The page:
T Levels: A guide to the benefits for employers and recruiters
There’s a new initiative that could help solve the skills gap crisis. 78% of the largest employers say their business is negatively impacted by a shortage of skilled workers. In this guide to T levels for employers, we’ll show how this new qualification could create an abundance of skilled talent for the future.
Where will tomorrow’s talent come from?
From upskilling current employees to focusing on employing global talent, there are many ways organisations are trying to close the skills gap. However, these tactics don’t solve the issue entirely.
A recent report from the Harvey Nash Group found that 67% of global digital leaders are falling behind with the pace of change because of the shortage of talent.
Add to this the fact that by 2030 nearly 20% of workers in the UK could lacks the skills needed for their jobs.
The manufacturing, construction and engineering sectors are suffering
The skills gap is affecting nearly all industries. However it’s been extra tough on the manufacturing, engineering, construction, retail, and digital sectors.
But it can still be extremely hard to find workers with the skills that organisations crave.
There needs to be a solution to provide people with the right skills in these industries. On the job training can be expensive and means lower levels of productivity until the worker is fully trained.
T Levels offer hope to struggling industries
So what if students could gain a qualification combined with practical experience direct steered by employers?
The unique nature of T Level qualifications makes this possible. We’ve created this quick guide to T Levels for employers so you can discover what T Levels are and how your business could benefit from those with this qualification.
How do T Levels work in industry?
The T stands for technical. One T level is equivalent to three A levels, meaning that universities will offer places to those holding one of these qualifications.
However, T Level qualifications are not the same as A Levels. T Levels are a mix of classroom study and practical (and highly sought-after) skills acquisition. Meanwhile A Levels are purely academic.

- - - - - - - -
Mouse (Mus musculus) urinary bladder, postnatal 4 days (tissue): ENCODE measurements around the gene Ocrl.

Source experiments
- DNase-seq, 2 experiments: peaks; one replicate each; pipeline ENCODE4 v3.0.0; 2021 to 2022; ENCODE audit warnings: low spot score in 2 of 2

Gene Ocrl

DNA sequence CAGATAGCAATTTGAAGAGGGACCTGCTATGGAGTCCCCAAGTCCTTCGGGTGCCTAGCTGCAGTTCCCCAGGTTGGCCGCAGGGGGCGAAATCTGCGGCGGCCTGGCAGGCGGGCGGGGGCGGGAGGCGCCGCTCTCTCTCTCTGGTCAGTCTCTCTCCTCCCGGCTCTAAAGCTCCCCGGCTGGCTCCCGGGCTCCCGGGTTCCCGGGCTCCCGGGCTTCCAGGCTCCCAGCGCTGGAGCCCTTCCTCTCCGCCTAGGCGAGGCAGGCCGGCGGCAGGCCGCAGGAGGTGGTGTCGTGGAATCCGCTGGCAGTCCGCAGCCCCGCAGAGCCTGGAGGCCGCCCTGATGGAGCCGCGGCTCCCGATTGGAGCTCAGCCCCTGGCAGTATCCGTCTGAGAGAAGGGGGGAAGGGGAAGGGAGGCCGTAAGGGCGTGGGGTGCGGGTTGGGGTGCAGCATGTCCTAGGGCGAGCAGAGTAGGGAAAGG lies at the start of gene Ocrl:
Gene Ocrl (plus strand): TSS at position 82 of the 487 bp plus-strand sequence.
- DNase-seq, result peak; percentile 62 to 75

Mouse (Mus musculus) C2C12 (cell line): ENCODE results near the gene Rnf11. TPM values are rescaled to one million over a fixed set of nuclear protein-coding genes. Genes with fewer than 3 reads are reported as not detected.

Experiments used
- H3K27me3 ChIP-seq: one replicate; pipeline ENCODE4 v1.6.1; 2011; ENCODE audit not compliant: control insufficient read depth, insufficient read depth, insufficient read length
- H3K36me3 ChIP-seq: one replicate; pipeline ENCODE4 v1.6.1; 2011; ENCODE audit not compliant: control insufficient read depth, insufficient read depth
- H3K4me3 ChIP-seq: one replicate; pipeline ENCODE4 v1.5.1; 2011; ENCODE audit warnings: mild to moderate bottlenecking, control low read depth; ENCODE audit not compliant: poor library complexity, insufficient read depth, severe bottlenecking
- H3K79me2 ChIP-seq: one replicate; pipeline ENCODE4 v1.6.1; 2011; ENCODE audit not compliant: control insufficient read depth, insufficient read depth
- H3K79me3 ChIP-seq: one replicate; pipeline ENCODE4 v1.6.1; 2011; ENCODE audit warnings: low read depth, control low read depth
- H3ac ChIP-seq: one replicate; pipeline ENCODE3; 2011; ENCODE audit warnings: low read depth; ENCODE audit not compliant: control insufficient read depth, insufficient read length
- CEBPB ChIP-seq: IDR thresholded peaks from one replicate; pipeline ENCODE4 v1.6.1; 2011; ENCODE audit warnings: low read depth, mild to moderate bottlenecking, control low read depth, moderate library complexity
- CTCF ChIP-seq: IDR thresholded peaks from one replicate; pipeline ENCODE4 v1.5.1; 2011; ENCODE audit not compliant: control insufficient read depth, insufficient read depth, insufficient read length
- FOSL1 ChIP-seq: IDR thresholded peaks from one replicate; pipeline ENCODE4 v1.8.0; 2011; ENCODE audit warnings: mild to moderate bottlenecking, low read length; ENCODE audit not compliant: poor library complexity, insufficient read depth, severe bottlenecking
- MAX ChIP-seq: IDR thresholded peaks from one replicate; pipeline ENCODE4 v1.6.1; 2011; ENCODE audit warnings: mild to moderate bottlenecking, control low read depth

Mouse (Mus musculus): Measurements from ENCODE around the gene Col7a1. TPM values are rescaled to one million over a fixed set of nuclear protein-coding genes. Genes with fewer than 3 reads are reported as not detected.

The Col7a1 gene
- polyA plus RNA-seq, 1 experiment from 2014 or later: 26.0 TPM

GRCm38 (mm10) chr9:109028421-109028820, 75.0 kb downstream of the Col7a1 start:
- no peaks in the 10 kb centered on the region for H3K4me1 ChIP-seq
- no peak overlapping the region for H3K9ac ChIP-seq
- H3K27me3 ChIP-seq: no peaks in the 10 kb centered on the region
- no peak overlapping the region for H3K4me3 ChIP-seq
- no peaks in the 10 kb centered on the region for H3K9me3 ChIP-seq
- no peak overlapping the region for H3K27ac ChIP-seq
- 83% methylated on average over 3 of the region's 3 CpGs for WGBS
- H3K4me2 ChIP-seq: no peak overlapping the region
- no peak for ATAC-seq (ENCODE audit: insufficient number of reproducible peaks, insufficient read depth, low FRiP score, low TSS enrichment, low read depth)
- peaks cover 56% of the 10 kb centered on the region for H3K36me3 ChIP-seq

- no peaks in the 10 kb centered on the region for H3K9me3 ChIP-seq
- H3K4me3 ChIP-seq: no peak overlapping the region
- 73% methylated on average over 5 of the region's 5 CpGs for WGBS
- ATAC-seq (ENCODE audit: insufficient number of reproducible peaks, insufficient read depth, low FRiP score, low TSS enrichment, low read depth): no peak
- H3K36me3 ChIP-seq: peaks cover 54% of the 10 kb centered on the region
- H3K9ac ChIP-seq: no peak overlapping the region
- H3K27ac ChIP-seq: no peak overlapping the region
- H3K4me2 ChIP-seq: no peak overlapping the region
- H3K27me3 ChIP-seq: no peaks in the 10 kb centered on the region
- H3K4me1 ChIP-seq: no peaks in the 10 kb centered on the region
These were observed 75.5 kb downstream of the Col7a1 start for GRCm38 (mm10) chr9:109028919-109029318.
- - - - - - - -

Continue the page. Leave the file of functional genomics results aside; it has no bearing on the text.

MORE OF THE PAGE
What industries have helped shape T Levels?
Students can choose to study a T Levels in the following industries:
Digital production, design, and development
Education and childcare
Building services engineering for construction
Digital business services
From September 2022, schools and colleges will offer even more subjects including those relating to engineering, manufacturing, and finance. Check out the full list on the official T Levels website.
Six benefits of T Levels for employers
You might be asking what makes the T Level so special. Here’s why.
In a nutshell, it’s the industry placement. This placement is key in teaching students the practical skills needed to make them more employable later on.
Let’s take a look at six reasons why your organisation could benefit from T Level placements:
1. Designed in partnership with employers
The fact that industry placements are designed in collaboration with employers means that employers can guide students to learn the skills their businesses are crying out for.
Consequently, those who complete T Levels will be well-placed to fill entry level positions. T Levels should be able to create a generation of job seekers who correspond to what employers need.
2. Hosting organisation can help guide training
The business hosting the placement will collaborate directly with the college or sixth form and have a direct role in training and moulding that student’s technical skills.
3. Faster onboarding of new employees